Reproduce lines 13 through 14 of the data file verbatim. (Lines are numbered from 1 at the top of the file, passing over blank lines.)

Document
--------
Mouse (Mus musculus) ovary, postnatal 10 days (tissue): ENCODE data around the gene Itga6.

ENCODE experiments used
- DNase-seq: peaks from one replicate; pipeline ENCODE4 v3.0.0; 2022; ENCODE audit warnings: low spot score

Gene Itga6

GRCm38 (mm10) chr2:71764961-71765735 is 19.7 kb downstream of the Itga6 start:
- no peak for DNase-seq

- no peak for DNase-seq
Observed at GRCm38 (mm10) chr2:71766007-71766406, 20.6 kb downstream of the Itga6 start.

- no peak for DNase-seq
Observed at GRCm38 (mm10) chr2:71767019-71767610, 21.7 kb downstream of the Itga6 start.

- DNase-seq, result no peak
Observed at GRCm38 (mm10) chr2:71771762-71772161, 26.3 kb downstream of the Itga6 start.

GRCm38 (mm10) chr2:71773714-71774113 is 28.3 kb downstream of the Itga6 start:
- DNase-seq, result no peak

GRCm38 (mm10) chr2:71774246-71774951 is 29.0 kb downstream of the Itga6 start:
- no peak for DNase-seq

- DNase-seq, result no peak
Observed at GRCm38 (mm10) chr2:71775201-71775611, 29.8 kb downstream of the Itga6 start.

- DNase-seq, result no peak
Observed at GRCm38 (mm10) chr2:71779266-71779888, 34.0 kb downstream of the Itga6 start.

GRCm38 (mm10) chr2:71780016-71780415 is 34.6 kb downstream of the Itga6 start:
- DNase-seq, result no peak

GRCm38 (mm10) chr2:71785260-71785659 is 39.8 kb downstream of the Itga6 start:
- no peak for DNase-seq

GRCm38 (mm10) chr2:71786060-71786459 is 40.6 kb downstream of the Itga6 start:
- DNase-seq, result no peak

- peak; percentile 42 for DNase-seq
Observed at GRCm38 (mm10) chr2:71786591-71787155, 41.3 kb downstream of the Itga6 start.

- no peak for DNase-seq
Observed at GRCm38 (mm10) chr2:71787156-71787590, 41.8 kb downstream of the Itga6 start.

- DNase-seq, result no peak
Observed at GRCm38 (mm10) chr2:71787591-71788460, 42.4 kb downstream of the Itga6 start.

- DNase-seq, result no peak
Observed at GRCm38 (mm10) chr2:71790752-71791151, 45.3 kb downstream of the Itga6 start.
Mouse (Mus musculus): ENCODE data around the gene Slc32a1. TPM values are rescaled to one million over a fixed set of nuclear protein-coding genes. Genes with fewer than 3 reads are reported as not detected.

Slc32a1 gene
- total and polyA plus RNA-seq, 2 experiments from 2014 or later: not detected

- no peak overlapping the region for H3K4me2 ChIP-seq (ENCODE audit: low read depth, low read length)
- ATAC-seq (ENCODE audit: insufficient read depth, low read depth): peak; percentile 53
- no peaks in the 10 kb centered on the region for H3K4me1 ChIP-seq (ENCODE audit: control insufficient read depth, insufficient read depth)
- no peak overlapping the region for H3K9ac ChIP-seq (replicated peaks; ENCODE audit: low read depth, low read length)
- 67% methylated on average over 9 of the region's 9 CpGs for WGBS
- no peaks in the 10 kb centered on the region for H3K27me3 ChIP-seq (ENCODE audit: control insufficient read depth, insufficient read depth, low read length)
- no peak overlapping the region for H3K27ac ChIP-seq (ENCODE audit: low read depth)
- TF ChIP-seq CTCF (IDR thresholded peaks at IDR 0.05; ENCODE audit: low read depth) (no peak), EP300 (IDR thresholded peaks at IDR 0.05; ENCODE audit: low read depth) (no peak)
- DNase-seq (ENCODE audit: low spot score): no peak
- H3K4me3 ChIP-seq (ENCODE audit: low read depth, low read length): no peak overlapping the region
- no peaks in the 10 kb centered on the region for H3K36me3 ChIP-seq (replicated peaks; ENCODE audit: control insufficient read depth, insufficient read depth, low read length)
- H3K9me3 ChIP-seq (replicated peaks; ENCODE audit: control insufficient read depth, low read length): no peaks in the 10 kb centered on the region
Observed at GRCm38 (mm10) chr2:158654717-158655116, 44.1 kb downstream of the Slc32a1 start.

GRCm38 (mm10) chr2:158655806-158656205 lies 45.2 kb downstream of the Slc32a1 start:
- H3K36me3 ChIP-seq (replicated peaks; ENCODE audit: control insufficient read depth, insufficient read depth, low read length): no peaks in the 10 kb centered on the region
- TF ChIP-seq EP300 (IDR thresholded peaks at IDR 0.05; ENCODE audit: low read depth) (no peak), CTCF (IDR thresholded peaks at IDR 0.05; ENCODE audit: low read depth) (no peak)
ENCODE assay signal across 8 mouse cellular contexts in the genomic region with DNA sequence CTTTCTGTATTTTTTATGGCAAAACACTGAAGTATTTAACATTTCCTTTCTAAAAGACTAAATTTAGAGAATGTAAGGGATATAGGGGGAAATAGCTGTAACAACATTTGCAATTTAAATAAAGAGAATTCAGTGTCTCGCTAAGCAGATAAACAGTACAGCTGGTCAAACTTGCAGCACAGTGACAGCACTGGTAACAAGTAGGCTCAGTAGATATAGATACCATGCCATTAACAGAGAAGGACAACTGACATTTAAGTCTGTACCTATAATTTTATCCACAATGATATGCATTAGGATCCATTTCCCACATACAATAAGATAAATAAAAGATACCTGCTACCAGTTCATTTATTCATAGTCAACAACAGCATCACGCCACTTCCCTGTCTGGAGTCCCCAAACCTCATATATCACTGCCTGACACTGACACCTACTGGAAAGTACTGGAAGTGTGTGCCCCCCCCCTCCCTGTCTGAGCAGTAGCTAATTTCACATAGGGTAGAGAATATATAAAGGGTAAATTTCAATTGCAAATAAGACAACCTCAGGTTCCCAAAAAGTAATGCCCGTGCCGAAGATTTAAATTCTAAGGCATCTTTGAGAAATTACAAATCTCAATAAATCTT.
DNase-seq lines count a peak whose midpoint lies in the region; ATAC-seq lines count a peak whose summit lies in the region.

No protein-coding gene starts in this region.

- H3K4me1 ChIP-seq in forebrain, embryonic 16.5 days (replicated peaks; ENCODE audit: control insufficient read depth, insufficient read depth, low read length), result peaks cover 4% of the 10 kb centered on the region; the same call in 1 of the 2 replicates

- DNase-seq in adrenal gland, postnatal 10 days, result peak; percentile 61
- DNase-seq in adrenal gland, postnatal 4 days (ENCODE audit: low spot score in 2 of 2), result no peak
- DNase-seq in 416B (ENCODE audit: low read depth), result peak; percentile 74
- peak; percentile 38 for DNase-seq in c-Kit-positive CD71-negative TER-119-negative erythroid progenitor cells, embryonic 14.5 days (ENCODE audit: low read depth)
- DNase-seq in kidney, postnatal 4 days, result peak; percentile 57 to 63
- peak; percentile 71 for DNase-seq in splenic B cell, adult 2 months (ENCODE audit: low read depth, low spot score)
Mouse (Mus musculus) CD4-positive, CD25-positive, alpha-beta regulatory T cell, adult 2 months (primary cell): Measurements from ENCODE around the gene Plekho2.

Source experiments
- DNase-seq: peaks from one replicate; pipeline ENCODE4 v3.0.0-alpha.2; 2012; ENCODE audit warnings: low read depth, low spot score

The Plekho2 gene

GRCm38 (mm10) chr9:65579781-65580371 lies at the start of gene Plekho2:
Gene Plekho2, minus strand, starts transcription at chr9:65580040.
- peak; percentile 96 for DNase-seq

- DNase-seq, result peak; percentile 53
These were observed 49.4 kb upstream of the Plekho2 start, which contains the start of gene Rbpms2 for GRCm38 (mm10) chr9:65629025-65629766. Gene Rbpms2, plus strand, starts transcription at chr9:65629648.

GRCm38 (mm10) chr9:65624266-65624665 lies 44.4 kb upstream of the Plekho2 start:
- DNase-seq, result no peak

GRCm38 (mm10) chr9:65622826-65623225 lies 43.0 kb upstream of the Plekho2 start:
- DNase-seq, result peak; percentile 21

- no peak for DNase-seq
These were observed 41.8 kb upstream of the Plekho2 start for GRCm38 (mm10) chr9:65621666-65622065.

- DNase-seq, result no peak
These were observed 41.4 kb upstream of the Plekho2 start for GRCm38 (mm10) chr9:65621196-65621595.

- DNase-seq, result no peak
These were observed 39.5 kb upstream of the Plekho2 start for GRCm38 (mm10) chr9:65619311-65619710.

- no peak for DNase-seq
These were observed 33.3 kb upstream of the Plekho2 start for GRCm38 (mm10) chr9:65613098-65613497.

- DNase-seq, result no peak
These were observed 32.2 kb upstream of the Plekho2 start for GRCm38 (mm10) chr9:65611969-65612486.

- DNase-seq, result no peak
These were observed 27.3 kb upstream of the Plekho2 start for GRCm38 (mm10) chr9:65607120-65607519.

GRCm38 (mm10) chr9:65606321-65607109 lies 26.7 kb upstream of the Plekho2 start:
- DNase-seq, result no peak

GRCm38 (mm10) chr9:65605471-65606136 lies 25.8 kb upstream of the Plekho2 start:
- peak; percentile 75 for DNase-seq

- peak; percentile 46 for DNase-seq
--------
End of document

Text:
GRCm38 (mm10) chr2:71773714-71774113 is 28.3 kb downstream of the Itga6 start:
- DNase-seq, result no peak